New Research on Canada’s Legalisation Experience

Most public policy projects involve analysing issues that are embedded in our social life and in government activity, likes taxes or schooling or planning. It is rare that governments pass laws that create entirely new public policy horizons, with accompanying challenges and opportunities.

Canada’s decision to legalise cannabis for adult (non-medical) use in 2018 was one rare example. The Cannabis Act was the first time that a major industrialised country had chosen to create a legal, regulated market in what had been a prohibited drug for over ninety years.

Earlier this year, Public First were commissioned by Professor Keith Humphreys at Stanford University to conduct a review of this significant policy change in Canada, now three years after it first came into effect. The results of that project are published today in a new research report that is accompanied by a poll of Canadians and their attitudes to cannabis and to legalisation.

As a company we are agnostic about the merits of legalisation and approached this project with the aim of being impartial and simply assessing what the available data told us. We focused only on the adult-use category, and not the pre-existing medicinal cannabis sector in Canada. And rather than comment on market issues, changing consumer behaviour or industry developments like product availability, or consolidation or over-supply, we focused on the policy goals and quantified the impact of the law change mostly according to the aims and objectives of the Cannabis Act.

These were goals that the Canadian Parliament endorsed when they passed Bill-C45 in summer 2018 and included reducing youth access to cannabis, safeguarding public health, improving public safety and the criminal justice impact, and eliminating the illicit market.

Our research shows that most of these goals have not been met so far, however important steps have been taken and the implementation has largely been successful. With more granular data at provincial level in future it will be possible to draw firmer conclusions.

Some early signs of the policy change having a big societal impact – for better or worse – would include modest but still rising rates of use, including daily or almost daily use, a reduction in the proportion of sales in the illicit market, and a big reduction in the police enforcement of cannabis offences against individuals. However youth use may not be decreasing and there is also some evidence that impaired driving could be a problem and needs closer study.

For a country pioneering such a bold policy reform, it was remarkable how much official data was unavailable, or not released in ways that would allow comparisons over time or across different provinces. Canada has good published survey data but there are other big gaps. We still know very little about the fiscal impact or how revenue from legal sales is being spent. The public were strongly in favour of funds going towards youth education and treatment programmes.

As debate about the merits of legalisation continue in many countries, Canada’s example is instructive. Future reports of this kind will be able to examine longer term trends, including the impact on young people and wider factors like rates of alcohol consumption and opioid prescribing. For now, the poll commissioned for this project is clear on where the public stand: 46% of Canadians supported legalisation on the eve of legalisation in 2018 with 30% opposing it, and now our survey found that 53% of respondents approved of legalisation, and only 18% opposed it.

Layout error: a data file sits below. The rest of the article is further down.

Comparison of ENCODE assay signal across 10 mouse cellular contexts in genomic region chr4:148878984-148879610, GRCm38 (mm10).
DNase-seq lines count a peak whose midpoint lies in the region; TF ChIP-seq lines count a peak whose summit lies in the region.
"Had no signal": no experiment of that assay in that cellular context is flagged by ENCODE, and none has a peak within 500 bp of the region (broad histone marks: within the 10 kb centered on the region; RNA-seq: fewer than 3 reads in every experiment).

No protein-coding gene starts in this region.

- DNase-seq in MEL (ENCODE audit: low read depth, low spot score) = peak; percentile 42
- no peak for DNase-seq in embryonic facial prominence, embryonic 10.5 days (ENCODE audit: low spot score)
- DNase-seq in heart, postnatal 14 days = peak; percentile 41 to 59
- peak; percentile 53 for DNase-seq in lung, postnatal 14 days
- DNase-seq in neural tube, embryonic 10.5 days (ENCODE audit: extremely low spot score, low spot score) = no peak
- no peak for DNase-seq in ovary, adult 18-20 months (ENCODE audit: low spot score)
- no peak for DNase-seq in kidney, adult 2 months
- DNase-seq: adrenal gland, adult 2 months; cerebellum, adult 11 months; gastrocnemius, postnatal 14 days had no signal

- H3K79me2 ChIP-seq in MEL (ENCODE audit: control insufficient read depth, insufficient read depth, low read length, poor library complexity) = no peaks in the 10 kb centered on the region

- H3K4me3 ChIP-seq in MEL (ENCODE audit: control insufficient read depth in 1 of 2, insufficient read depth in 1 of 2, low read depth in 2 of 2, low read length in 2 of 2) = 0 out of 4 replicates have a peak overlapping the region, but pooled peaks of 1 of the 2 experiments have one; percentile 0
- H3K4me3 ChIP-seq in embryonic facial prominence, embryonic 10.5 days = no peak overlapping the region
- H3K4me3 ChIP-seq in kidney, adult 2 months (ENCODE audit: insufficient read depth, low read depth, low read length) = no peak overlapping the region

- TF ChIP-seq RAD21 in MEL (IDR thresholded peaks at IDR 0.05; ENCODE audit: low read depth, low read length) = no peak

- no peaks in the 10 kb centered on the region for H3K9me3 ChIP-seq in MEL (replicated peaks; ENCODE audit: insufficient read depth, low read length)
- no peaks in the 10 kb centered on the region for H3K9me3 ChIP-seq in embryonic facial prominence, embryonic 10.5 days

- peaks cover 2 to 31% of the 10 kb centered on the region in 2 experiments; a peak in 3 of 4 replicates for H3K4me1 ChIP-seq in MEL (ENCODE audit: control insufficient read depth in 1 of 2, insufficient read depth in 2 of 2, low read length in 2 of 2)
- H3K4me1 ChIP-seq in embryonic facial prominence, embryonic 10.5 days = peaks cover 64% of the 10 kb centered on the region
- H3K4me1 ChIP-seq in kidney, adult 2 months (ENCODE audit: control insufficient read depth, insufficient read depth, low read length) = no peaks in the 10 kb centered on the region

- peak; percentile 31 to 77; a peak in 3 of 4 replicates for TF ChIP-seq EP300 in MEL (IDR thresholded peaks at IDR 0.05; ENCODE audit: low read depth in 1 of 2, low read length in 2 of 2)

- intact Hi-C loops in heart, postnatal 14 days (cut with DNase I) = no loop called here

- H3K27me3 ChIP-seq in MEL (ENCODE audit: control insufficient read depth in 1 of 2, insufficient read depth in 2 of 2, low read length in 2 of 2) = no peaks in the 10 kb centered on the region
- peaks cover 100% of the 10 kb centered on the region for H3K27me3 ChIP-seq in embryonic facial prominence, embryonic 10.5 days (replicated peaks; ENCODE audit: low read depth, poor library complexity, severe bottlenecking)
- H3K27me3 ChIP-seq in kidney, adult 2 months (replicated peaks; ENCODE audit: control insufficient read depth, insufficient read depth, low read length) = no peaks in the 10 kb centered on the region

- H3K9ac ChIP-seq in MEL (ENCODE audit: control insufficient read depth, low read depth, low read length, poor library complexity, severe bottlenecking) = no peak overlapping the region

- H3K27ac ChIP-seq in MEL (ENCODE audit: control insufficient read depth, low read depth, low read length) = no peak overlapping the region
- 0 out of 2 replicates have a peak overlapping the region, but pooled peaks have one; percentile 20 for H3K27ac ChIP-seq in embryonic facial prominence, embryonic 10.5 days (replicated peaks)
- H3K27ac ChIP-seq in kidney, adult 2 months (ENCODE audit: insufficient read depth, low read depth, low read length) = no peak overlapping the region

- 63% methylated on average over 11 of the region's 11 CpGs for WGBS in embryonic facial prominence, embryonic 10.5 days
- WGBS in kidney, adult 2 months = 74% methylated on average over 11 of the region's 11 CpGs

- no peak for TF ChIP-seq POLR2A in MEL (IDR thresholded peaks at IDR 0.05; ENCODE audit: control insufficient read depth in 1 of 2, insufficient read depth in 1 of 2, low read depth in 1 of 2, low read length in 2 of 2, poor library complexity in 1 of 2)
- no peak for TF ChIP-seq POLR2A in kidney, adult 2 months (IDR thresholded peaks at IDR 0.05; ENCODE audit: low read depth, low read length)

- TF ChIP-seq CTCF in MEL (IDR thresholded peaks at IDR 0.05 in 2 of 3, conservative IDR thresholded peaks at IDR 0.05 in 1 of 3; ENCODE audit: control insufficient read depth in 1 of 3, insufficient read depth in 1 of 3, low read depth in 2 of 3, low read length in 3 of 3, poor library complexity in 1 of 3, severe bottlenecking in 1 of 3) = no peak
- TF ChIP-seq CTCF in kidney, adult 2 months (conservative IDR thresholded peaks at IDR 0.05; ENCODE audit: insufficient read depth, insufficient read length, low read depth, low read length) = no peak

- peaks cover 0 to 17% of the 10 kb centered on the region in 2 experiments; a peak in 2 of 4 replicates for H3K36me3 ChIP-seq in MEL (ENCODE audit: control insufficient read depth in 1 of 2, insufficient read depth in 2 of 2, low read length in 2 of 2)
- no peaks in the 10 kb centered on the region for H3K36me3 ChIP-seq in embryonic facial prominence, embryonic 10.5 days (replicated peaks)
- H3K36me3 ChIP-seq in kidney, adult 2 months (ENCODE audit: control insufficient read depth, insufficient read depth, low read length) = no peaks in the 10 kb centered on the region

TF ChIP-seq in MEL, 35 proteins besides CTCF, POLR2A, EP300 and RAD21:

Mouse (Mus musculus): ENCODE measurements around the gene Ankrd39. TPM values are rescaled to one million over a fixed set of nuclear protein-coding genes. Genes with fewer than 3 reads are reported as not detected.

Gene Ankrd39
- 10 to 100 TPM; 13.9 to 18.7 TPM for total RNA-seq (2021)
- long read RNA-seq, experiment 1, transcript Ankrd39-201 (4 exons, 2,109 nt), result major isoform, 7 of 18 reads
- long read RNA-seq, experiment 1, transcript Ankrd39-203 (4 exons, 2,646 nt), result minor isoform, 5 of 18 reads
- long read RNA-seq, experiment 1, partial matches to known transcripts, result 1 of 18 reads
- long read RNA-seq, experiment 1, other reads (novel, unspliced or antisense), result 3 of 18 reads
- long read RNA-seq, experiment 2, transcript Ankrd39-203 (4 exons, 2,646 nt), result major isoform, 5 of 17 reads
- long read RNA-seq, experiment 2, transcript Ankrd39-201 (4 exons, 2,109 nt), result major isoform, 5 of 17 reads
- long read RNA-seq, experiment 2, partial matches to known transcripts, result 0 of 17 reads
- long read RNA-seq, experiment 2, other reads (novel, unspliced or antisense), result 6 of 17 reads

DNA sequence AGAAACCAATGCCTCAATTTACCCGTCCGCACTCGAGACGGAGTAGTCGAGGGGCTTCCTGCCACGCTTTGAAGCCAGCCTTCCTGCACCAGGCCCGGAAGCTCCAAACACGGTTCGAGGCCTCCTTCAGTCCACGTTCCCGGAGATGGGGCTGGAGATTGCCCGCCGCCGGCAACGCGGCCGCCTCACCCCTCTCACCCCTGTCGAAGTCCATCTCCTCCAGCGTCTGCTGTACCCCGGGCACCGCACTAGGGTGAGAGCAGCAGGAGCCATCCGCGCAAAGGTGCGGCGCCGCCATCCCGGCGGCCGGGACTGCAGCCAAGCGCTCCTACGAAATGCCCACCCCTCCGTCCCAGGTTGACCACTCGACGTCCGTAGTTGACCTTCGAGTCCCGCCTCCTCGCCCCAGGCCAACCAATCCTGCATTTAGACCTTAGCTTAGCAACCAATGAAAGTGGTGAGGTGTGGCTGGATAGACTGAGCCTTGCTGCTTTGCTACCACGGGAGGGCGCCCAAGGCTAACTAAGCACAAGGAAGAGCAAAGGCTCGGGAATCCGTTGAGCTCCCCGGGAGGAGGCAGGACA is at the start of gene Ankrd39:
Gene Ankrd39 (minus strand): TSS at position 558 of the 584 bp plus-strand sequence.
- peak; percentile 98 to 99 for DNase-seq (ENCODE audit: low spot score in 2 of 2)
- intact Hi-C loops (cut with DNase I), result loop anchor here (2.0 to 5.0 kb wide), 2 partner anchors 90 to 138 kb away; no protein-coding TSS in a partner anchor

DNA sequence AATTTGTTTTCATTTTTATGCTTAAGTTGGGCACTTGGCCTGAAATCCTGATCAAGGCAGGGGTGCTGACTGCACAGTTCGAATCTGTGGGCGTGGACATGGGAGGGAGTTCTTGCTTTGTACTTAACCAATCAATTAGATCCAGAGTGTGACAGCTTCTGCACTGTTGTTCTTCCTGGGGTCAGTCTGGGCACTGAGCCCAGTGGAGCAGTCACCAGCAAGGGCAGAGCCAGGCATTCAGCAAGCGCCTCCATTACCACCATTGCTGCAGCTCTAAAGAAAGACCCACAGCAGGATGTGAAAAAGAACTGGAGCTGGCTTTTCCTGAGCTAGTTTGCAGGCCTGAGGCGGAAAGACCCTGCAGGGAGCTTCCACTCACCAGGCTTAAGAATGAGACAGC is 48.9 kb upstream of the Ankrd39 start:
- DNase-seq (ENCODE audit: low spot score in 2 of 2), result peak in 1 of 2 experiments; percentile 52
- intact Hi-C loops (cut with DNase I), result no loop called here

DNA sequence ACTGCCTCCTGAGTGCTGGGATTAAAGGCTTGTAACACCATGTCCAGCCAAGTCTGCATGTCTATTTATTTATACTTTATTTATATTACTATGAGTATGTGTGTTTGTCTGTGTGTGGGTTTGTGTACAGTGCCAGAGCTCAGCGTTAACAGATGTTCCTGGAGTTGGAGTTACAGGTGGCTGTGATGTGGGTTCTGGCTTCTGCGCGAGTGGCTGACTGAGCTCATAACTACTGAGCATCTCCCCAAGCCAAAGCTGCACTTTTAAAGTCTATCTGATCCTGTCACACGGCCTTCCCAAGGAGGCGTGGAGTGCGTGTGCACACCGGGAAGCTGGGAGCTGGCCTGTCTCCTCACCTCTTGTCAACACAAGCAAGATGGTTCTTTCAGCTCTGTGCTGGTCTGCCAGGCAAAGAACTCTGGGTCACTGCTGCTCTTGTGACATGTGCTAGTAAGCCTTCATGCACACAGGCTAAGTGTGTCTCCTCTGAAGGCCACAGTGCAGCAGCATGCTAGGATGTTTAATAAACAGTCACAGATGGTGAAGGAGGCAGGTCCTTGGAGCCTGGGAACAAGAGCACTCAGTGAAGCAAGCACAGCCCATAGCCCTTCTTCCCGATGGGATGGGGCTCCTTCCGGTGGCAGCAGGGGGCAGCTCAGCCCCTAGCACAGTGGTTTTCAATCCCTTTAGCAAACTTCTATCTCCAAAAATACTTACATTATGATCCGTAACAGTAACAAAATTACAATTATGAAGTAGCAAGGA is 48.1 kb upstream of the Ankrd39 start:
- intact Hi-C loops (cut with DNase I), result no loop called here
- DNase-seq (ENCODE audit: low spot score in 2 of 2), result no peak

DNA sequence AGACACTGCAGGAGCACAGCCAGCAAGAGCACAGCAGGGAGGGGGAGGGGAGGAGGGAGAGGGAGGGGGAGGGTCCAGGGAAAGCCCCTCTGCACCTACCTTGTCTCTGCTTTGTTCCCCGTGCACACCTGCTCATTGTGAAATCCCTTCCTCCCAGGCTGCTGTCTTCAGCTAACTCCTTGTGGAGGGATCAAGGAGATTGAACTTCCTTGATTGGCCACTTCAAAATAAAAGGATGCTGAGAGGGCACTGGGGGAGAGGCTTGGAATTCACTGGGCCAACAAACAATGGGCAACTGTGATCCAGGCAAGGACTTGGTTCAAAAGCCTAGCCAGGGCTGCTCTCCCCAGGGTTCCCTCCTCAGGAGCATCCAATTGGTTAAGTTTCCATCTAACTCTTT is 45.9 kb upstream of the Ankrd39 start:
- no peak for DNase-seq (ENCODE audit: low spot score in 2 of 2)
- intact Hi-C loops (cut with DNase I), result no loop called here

One key conclusion from this study is that Canada shows how you can legalise cannabis differently from how it has been done in much of the United States, with a stronger emphasis on public health, in a way that should be more appealing to British policy-makers and politicians. What it also shows is how much of the Canadian approach is devolved, with provinces having ownership of many of the key decisions over how cannabis is actually sold and where, and that this can dictate how legalisation is experienced.

Canada actually has ten or more models of legalisation, each with their own variations that directly effect how the local population experience it. If you live in Alberta and can buy legal cannabis in person from over 600 retail stores, then the impact of this law change is very different from living in Quebec where cannabis is only sold in 60 government owned and operated stores. And given marketing restrictions and consumer bias towards buying cannabis in-person rather than online, when it comes to access, stores matter.

The benefit of a devolved model is that local politicians can respond to public priorities and shape the legal market in a way that suits local attitudes and benefits their local economy. It also means that policy-makers and researchers have many different case studies to track within the same country to evaluate how legalisation has worked out in practice.

It was a single bold policy reform but Canada’s approach has given the world many different models to learn from, and this report is one of the first attempts to identify some key lessons.